VEVEY, Switzerland – Nestlé has developed two new packaging innovations for its Vittel natural mineral water bottles. The novel water bottles are designed to function just like traditional plastic bottles but with much less plastic. The first innovation is the Vittel GO system which consists of a reusable hard protective case designed to hold 50cl refills of Vittel natural mineral water that are made with 40% less plastic than a traditional 50cl Vittel bottle.
Because the bottles are made with as little recycled plastic as possible, they are very flexible and light, which means they must be used with the reusable protective case to make it easy to drink the water.
The second packaging innovation is a 100% recyclable 1-liter Vittel Hybrid bottle that is made from two types of materials. It opens up new possibilities for the development of the next generation of water bottles.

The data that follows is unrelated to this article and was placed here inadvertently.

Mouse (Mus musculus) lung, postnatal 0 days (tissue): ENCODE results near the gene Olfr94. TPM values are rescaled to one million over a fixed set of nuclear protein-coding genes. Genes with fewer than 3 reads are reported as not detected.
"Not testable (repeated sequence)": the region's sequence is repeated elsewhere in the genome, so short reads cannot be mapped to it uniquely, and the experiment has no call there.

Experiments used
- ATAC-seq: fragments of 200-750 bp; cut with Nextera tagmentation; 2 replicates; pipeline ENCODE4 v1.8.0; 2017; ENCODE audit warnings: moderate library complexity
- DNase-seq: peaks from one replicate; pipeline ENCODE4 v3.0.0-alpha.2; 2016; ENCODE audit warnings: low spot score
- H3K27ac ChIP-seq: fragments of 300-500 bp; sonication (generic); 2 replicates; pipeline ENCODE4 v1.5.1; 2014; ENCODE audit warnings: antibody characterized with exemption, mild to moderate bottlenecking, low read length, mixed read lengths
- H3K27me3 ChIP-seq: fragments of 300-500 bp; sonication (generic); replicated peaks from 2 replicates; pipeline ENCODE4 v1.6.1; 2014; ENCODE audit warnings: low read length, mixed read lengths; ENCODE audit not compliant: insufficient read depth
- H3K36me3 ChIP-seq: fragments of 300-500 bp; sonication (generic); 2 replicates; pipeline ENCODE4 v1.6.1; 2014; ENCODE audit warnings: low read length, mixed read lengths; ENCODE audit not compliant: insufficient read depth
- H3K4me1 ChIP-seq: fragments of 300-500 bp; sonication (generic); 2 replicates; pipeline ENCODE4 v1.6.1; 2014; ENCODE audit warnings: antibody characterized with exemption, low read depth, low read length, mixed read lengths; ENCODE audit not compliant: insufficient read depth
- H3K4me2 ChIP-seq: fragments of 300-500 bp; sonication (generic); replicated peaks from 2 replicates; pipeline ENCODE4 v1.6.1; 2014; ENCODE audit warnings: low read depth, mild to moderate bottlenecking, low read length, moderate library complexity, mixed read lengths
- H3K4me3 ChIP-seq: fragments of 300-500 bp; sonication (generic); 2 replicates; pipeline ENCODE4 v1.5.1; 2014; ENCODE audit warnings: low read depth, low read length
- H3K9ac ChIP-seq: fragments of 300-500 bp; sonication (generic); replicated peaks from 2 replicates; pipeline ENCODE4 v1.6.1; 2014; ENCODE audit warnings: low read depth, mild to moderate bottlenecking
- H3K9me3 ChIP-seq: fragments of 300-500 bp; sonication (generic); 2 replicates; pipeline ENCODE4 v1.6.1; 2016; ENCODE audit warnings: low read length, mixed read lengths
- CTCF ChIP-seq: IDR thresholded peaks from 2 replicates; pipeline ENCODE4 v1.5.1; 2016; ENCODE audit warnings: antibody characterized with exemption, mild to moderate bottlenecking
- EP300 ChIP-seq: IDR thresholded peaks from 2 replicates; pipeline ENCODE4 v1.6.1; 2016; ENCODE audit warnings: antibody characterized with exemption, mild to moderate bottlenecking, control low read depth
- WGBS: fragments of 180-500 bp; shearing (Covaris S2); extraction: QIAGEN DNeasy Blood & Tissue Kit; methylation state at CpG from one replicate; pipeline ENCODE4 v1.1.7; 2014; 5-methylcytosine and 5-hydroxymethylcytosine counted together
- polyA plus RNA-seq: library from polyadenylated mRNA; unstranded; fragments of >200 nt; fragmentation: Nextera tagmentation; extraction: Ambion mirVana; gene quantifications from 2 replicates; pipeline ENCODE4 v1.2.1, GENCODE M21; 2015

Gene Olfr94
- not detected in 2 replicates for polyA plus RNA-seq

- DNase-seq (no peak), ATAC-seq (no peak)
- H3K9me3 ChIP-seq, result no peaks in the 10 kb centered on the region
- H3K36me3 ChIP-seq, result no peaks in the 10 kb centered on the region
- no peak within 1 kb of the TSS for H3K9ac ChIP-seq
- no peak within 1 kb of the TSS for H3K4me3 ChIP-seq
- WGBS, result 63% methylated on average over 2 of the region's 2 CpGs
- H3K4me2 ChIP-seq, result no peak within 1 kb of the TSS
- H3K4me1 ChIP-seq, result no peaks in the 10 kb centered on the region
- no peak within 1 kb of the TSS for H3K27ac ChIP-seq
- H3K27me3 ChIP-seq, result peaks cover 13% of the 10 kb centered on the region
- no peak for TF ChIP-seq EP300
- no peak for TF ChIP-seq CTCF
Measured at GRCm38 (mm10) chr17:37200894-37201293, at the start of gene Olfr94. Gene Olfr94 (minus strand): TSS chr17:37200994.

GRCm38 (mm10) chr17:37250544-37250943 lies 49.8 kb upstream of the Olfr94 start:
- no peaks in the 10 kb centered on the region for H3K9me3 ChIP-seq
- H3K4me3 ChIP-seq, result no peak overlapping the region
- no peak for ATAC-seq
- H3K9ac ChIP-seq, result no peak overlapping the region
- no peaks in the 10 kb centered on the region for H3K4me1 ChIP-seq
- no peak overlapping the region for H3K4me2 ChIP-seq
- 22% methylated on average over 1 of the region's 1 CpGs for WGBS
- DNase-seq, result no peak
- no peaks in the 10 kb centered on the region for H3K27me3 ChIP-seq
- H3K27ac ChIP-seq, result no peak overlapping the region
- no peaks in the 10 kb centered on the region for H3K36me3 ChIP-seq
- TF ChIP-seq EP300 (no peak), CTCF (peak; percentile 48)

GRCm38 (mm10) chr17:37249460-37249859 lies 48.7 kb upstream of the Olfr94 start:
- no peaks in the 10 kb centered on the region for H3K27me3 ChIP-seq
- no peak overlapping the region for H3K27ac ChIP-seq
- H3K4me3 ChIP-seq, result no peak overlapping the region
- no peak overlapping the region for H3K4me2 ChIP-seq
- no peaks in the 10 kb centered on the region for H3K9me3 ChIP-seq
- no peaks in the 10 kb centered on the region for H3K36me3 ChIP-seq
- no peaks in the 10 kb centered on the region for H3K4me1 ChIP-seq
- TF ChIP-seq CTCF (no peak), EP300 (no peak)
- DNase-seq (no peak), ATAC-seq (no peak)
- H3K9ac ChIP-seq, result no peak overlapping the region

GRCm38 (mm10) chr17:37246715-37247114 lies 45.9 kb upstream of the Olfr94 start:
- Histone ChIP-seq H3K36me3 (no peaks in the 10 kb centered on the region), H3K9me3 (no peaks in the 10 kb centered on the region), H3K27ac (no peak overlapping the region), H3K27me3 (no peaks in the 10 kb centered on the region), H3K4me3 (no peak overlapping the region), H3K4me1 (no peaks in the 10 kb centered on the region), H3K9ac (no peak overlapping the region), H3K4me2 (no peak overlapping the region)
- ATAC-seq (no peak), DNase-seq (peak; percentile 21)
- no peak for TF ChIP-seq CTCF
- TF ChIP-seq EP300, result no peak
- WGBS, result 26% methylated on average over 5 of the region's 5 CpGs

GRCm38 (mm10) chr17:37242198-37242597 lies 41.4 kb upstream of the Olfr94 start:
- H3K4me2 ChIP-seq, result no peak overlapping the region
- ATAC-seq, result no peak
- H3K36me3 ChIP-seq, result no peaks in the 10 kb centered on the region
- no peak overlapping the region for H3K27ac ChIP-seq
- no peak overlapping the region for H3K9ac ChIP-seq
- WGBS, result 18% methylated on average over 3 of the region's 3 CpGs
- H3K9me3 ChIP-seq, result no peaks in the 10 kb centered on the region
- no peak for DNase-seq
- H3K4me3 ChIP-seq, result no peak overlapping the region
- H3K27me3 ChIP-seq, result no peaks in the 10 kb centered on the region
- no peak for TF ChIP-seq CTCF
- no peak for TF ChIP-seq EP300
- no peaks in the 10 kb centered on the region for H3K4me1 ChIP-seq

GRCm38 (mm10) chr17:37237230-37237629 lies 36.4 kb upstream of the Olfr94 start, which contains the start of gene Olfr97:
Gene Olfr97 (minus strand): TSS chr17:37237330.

The first material is an ultra-thin plastic bottle made entirely from recycled content. It uses two times less plastic than a classic 1L bottle. The plastic layer is surrounded by a fiber-based material made from 100% recycled cardboard and old newspapers. Proprietary technologies enable the plastic and fiber-based layers to be locked together to create a functional, sturdy water bottle that can be easily used without any damage. Nestlé packaging experts are currently developing a tearing system which allows consumers to easily separate the paper and plastic components for recycling when the hybrid bottle is empty.
The new packaging innovations were developed by experts at Nestlé‘s research and development center for Waters in Vittel, France who received special funding from Nestlé’s internal R&D ‘Shark-Tank’ initiative. To develop the hybrid bottle, the experts worked in collaboration with Ecologic Powered by Jabil, a Californian start-up that specializes in eco-design of packaging.
Both the Vittel GO and Vittel Hybrid water bottles will be available for consumer testing in France in July. These two innovations are part of the company’s continuous efforts to introduce novel packaging materials to help Nestlé reduce its use of virgin plastics by one third by 2025.